|Born: 1445 in Sansepulcro, Tuscany, Italy|
|Died: June 19, 1517, locatino unknown|
|Famous For: The Father of Modern Accounting|
Luca Pacioli was an Italian accountant and mathematician. He developed the field of accounting, and he is sometimes referred to as its father. He also collaborated with Leonardo da Vinci, teaching him mathematics, and may have worked with him on a book of chess strategy. Pacioli’s occupation was that of a Franciscan friar. He is sometimes known as Luca di Borgo in recognition of his town of birth, Borgo Sansepolcro.
Pacioli’s Early Life
Paciolo was born in Tuscany in 1445 and received an education in Italian rather than Latin. This was concentrated on knowledge that would be of use to merchants. In his late teens, he moved to Venice to become a private tutor to a merchant’s sons. Meanwhile, he continued his own studies. This prompted him to write the first of his many books, an arithmetic primer aimed at the boys he had been employed to teach. At some point in the early 1470s, he entered into the Franciscan order.
Pacioli’s Career in Mathematics
In 1475, Paciolo went to Perugia to teach, soon taking the chair in mathematics, the first to hold that position. To help his students, he wrote a substantial textbook, among the first to be written in the vernacular. He continued to act as a private tutor until told to cease that work in 1491 to concentrate on his academic career. In Venice in 1494, he published his first printed book, Summa de arithmetica, which dealt particularly with arithmetical and geometrical subjects.
Pacioli: The Father of Accounting
This book was intended as a school textbook, and was a comprehensive collection of mathematical knowledge as it stood at the time. It is notable for being the first printed work to contain an Italian-language description of algebra and for describing a system of double-entry book-keeping.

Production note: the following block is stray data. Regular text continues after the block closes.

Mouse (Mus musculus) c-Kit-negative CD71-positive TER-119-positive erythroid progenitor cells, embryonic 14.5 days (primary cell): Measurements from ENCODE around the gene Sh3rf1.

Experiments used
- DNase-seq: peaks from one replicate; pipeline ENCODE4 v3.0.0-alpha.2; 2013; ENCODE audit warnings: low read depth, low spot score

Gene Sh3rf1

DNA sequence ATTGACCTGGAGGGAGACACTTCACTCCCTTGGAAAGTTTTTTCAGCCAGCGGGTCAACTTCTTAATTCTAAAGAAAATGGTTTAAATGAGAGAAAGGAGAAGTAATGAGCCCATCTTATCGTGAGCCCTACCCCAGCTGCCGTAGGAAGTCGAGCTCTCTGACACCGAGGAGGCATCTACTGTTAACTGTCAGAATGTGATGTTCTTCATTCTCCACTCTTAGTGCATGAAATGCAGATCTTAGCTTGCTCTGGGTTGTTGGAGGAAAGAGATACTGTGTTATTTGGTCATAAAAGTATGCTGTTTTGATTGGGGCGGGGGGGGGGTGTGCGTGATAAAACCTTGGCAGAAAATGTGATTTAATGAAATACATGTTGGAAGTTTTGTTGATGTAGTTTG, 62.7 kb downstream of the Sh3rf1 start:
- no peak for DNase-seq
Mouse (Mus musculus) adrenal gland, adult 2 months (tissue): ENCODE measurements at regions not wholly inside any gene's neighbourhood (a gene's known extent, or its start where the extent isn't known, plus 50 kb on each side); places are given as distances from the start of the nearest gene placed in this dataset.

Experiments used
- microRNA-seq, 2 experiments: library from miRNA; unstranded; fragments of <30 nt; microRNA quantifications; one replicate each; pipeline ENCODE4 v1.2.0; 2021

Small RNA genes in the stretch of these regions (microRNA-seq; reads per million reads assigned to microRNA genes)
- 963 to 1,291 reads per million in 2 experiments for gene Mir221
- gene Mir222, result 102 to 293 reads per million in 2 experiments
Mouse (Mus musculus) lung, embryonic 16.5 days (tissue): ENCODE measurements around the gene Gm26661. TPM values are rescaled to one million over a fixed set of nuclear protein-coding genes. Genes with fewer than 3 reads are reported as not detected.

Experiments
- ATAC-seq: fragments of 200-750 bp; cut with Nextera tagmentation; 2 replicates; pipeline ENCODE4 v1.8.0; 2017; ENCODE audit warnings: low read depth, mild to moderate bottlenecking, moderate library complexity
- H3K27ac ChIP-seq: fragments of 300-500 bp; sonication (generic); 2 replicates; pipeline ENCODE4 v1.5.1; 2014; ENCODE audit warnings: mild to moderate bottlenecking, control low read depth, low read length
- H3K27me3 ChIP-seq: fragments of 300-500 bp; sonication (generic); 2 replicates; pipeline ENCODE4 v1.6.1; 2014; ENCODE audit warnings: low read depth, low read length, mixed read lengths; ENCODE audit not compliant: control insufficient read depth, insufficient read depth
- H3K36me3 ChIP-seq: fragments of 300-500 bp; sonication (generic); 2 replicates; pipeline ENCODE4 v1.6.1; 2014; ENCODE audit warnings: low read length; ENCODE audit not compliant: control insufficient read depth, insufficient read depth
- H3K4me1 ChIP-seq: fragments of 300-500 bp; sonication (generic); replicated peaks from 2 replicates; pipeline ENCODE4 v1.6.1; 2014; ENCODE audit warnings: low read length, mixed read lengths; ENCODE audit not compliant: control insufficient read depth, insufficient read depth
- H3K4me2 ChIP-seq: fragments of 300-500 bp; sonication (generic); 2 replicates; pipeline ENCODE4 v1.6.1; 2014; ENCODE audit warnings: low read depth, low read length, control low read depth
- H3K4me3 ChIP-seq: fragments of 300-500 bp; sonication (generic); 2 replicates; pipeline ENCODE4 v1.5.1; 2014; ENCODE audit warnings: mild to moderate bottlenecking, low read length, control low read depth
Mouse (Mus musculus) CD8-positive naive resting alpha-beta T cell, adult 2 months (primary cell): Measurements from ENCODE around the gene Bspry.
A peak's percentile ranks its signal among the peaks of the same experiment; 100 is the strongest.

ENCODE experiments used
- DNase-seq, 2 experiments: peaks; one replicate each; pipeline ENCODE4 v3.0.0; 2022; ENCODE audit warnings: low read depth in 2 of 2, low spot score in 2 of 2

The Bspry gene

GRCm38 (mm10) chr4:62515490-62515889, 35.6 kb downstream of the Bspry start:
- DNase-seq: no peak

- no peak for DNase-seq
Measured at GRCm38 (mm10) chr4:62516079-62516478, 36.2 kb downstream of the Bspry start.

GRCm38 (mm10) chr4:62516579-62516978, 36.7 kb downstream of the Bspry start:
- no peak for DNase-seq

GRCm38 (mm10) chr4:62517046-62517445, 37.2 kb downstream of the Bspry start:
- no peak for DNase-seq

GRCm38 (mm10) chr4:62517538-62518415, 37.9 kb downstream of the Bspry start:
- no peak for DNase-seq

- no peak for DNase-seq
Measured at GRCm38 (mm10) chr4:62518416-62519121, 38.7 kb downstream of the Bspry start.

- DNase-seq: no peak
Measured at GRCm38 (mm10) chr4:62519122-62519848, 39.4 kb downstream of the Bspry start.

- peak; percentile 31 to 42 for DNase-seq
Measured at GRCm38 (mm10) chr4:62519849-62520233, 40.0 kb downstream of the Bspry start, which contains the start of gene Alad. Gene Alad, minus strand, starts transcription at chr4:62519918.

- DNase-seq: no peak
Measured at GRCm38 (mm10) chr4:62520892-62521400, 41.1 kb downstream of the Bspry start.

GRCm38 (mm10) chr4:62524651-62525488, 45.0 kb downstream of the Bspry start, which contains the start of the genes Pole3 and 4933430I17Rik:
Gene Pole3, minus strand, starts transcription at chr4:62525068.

Paciolo also detailed the correct methods for using ledgers and added a caution that nobody should end his working day unless he had made his debit and credit columns agree. The book also covers other topics such as the ethics of accounting, as well as the Rule of 72, a method of determining economic returns.
Pacioli’s Other Works
Paciolo also wrote a treatise on magic and mathematics, notable for being the first known guide to performing card tricks. As well as instructions on juggling and fire-eating, the book also included a collection of mathematical puzzles. For unknown reasons, it was never published in Paciolo’s lifetime, languishing in Bologna University’s archives and appearing in English only in 2007.
He also translated the Elements of Euclid and wrote a book about the application of proportion in architecture. This book is notable for its early use of skeletonic solids and for discussing the use of perspective in painting.
Pacioli’s Personal Life
In 1497, Duke Ludovico Sforza invited Paciolo to come to Milan, and he accepted the invitation. Once there, he met Leonardo da Vinci and lived with him for a time. During this period, the two men worked together and Leonardo learned mathematics from Paciolo. However, the two were driven from Milan in 1499 when the city was taken by the French, who forced the duke into exile. They remained close, but seemed to have grown apart around 1506. Paciolo lived on in Sansepolcro for more than a decade, dying in his early seventies, probably in 1517.